Last time I wrote about what makes a good IFR route. Now let’s look at the individual segments of the flight you are planning by beginning with the proper Standard Instrument Departure or “SID” As I mentioned in my last post, The SID is a procedure used by ATC and Pilots to get your flight transitioned out of TERMINAL airspace into the EN-ROUTE environment. Also, some SID’s are developed for terrain, adjacent airspace, obstacle clearance and noise abatement.
There are two common types of SID’s, The Radar Vector SID and the Pilot Nav SID.
Let’s take a look at the Pilot Nav SID first. The BOACH4 Departure out of LasVegas McCarran is an RNAV Departure. Notice that the flight path from departure end of the runway to the final transition fix is a BOLD black line. The pilot is responsible for remaining on the published path and complying with ALL altitude (notice after departure on 25L/R, you must maintain a heading of 255 until you above 2681ft/msl before proceeding direct to the first RNAV fix) AND speed restrictions (Note the speed restriction off RWY01L/R of 230kts or less)unless otherwise directed by ATC. The BOACH4 Narrative does just that. It provides a written description of the various departure routes. There are several crossing restrictions to meet all the way to the final altitude on the Narrative page of FL190.
A Radar Vector SID allows ATC a little more control and flexibility at the same time. The MCCRN3 Departure is a good example of a Radar Vector SID. The published procedure assigns initial headings and some altitude restrictions on departure, then ATC will assign headings and altitudes after that to guide you to the filed transition point. The MCCRN3 Narrative page also provides detailed instructions for specific altitude restrictions.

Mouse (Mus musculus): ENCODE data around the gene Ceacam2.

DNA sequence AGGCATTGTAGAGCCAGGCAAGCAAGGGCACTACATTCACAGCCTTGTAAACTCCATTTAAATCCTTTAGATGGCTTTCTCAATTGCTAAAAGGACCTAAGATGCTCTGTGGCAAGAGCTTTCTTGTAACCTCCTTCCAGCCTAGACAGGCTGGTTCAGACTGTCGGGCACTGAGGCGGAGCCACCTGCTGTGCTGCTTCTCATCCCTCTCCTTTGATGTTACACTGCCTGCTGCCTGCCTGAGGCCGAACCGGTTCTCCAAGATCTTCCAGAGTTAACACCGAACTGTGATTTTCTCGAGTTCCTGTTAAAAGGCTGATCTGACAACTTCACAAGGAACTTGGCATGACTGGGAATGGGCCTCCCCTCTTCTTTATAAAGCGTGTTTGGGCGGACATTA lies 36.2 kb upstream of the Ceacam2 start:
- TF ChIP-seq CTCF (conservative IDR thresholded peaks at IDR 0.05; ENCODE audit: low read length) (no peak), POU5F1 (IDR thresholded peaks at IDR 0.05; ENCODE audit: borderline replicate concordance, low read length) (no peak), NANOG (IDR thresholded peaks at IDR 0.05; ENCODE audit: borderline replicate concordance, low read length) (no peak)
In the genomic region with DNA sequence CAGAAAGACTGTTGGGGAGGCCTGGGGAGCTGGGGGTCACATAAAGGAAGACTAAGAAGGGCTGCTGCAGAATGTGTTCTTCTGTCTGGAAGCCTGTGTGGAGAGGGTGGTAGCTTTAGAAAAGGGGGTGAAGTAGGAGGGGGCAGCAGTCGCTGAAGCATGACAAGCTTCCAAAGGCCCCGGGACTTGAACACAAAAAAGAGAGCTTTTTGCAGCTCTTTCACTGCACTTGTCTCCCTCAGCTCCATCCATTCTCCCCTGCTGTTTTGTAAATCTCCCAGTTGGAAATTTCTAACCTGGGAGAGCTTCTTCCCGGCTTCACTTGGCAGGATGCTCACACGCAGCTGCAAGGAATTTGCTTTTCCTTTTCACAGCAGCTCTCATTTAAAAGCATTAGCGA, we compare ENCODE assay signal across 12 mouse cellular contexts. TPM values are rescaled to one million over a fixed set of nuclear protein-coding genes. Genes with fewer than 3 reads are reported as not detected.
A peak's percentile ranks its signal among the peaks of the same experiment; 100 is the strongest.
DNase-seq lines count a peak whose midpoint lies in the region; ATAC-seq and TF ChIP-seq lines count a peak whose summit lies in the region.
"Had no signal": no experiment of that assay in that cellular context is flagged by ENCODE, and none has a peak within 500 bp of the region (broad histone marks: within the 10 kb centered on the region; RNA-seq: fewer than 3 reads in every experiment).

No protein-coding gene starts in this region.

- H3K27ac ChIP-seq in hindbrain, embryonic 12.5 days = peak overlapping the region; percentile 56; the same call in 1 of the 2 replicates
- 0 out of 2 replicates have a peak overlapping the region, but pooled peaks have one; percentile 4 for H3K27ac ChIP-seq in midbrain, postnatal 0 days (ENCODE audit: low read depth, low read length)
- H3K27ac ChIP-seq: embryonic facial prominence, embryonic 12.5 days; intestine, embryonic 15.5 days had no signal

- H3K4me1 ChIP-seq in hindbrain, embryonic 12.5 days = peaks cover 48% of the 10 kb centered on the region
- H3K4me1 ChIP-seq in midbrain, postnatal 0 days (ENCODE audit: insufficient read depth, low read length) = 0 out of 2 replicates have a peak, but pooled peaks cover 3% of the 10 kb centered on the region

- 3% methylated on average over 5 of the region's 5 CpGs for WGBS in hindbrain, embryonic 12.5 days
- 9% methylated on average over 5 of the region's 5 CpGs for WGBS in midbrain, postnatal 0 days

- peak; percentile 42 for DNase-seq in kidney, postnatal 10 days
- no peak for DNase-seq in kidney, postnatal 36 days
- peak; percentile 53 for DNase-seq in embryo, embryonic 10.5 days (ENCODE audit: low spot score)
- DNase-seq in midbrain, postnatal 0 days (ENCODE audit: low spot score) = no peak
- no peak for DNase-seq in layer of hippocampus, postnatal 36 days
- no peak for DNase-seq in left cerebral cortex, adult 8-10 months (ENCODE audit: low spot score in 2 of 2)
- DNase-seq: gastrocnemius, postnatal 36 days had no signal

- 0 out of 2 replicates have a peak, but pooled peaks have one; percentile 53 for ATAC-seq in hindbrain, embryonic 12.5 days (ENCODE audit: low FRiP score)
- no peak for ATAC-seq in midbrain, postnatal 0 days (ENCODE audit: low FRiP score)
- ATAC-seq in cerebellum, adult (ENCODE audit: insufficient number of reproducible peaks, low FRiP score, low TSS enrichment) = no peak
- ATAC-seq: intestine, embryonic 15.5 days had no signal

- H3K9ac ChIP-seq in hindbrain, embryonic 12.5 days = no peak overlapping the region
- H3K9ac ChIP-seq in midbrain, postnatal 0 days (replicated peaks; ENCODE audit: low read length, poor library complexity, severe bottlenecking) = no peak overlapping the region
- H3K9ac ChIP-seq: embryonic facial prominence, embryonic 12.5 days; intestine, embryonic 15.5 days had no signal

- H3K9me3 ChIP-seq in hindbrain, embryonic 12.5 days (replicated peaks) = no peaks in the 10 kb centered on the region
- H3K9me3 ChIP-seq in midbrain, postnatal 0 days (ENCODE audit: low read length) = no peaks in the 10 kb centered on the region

So you want to get out of Vegas on your way to Sunny SoCal and land at Ontario. Which departure should you choose? The route of flight approved on VATSIM is either: KLAS MCCRN3.HEC.ZIGGY4 KONT or KLAS BOACH4.HEC.ZIGGY4 KONT. A couple of factors need to be considered. First The common fix on the route is HEC. We need to get there with one of these two SID’s. Consider which version of FS you are using, what waypoints are in your database, what NAV eqiuipment is onboard your aircraft, simple GPS or FMC, do you use flight planning software (FlightsimCommander, FSBuild, etc.) or do you like to ‘hand fly’ your departures?
If you are using the Project Airbus series default panel, you probably only have the simple FS GPS available. FS9 is missing some of the required waypoints to follow the BOACH4 RNAV departure. So, you would have to file the MCCRN3.HEC. Let’s say you use vasFMC or the WILCO or PSS panel merged into your Airbus and you have an up to date AIRAC cycle, you can choose either, depending on your preference for flying below 10,000ft.
If you choose the RNAV departure, please make sure that ALL altitude and speed restrictions are plugged into the FMC before pushback. This will ensure that your aircraft will fly the proper departure profile.
Next time I will be discussing getting set up for a proper arrival. To include proper en-route descent profile and energy management.
Until then, Blue Skies!